Women in Kerpura found strength in solidarity. In 2012, they organised themselves into village-level groups called Ujala, as part of an initiative by the Aajeevika Bureau, an Udaipur-based nonprofit. Since 2009, over 600 Ujala groups comprising 15,000 women have been formed to share information about schemes and entitlements and help members file appeals and grievances.
“Men can go to a panchayat and demand information, but not women. They suffer because the government offices are often inaccessible to them in many ways,” said Manju Rajput, program manager, Aajeevika Bureau, adding that Ujala groups get their entitlements by putting collective pressure on the panchayats.
The women now know that wages under MNREGA are calculated on the completion of work. A MNREGA mate (a labourer who heads 10-20 workers, liaisons with the panchayat for work, measures the completion of projects and sets wages), is supposed to instruct the workers about the tasks to be completed and how.
Wages are deducted if the work is incomplete.
Narayani said that she was not properly instructed by her mate on how much work she had to do and wages were deducted for 2021-2022. Many women weren’t aware of this deduction until it was too late.
Narayani’s Ujala group is now demanding full wages, but Narayani felt she paid the price for the incompetence of the panchayat and the mate who failed to instruct her properly.
The government runs training programs for MNREGA mates, who receive the same wages as the workers on completion of 100 days of work, but activists and labourers said the training is often inadequate.
Narayani was furious to learn that despite his negligence, the mate received the full wage of Rs 22,100.
‘If You Don’t Know, How Will You Tell’
Shankar Singh of the Bhilwara-based School For Democracy told Article 14 that currently the onus is on people to be aware of process, rights, and entitlements. Government functionaries were “indolent”, and do not provide marginalised groups with the information they require, said Singh.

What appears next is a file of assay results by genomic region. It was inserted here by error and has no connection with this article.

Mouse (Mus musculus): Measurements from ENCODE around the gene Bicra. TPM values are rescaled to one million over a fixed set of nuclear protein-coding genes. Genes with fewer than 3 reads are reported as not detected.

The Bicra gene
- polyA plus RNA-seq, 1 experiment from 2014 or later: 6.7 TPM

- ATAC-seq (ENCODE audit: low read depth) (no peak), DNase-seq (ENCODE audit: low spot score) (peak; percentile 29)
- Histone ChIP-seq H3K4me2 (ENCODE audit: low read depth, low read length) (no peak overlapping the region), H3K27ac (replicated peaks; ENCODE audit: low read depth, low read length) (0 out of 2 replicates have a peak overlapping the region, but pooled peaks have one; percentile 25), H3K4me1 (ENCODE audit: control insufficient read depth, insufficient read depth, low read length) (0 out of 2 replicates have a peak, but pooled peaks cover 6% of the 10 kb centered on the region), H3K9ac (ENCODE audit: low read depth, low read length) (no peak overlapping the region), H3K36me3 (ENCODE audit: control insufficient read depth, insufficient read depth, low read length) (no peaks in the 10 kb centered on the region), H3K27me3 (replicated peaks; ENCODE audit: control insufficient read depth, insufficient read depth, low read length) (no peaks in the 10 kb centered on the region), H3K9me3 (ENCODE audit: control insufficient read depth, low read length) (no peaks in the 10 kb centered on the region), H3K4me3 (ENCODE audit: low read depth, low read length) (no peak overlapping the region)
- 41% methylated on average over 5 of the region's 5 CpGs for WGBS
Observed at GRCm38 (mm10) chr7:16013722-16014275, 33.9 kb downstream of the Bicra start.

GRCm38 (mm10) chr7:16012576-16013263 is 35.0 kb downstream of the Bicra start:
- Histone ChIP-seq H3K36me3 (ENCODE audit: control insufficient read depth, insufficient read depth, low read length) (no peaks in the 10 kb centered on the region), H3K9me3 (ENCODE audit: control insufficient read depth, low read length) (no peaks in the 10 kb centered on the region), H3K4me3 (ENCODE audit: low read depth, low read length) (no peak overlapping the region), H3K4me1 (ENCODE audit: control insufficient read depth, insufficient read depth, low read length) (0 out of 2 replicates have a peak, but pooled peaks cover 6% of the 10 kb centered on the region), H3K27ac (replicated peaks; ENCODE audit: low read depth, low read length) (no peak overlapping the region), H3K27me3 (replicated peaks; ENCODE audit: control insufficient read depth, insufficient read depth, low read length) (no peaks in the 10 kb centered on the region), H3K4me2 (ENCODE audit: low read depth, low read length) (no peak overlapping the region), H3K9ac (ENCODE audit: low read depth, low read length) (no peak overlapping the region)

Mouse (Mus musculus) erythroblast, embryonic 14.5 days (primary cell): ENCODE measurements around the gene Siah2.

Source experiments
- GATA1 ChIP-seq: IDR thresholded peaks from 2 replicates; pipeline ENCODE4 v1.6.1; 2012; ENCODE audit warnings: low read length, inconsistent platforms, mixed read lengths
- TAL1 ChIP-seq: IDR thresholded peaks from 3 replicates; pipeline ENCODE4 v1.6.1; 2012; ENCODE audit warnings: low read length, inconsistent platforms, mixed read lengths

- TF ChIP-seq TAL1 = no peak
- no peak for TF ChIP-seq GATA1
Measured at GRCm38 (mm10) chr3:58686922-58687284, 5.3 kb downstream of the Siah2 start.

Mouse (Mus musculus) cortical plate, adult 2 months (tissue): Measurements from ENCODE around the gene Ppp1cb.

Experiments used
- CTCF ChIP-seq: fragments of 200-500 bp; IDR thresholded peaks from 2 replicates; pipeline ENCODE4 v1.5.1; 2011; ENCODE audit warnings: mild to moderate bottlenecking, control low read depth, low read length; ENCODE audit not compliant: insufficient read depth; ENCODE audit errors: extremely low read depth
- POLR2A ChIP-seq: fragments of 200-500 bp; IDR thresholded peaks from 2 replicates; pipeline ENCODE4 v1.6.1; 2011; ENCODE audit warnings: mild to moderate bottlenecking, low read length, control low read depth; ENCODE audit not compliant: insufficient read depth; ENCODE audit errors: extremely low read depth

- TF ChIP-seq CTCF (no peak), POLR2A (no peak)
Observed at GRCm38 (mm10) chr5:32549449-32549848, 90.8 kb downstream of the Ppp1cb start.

“Currently, civil society and non-governmental organisations are bridging the information gap, but they can’t reach everyone,” said Singh.
Awareness amongst the beneficiaries and implementing officials (department heads, district or block officers) is key for seamless delivery of goods and services, said BS Bisht, professor at NCGG and co-author of the Social Accountability Mechanism.
In 2011, Bisht studied the implementation of education and health sector programmes in Kerala, Bihar and Uttarakhand and found that Kerala scored well because implementing officials were aware and trained, and informed the people about schemes and programmes.
Beneficiaries in Bihar and Uttarakhand were not as well informed about such details by the implementing officials who were unaware of government programmes, his paper noted.
“If you don’t know what the programme or scheme is, how will you tell the beneficiaries and implement it?” said Bisht.
Another problem flagged by activists was technical issues that deprived people of getting benefits in a timely manner.
“Some departments will say the web portal is under construction,” said Khan, the MKSS fellow. “Others will deny the pension or ration when the thumb impression doesn’t work. But is that the fault of the people? Whose responsibility should it be to ensure that the people do not suffer?”
‘Full work, full wages’
At the rally on 10 March, Naryanai joined hundreds of MNREGA workers and other protesters who marched to Jaipur’s Civil Lines, home to residences of the Chief Minister and several ministers.
Her fist in the air, she shouted: “Pura kaam, pura daam (full work, full wages).”
Ramakumar, the economist, said the success of the law was contingent on “enormous political will”.
“Every social audit will create enemies as it will expose somebody’s lack of accountability. So people will try to sabotage, twist and manipulate it to their advantage. It will need constant monitoring,” he said.
Dey pointed to the resistance of the bureaucracy to laws holding them accountable is not new. A similar fear was created when demands for the RTI Act were made with claims that it would bring the administration to a halt, he added.
“They (bureaucracy) have been held to account by those (authorities and leaders) above. They are not used to people ‘below’ them asking questions,” said Dey. “But they aren’t ‘below’. They are the sovereign of this country, the people who pay their salaries.”
(Mahima Jain is an independent journalist writing on science, environment, culture and socio-economic issues.)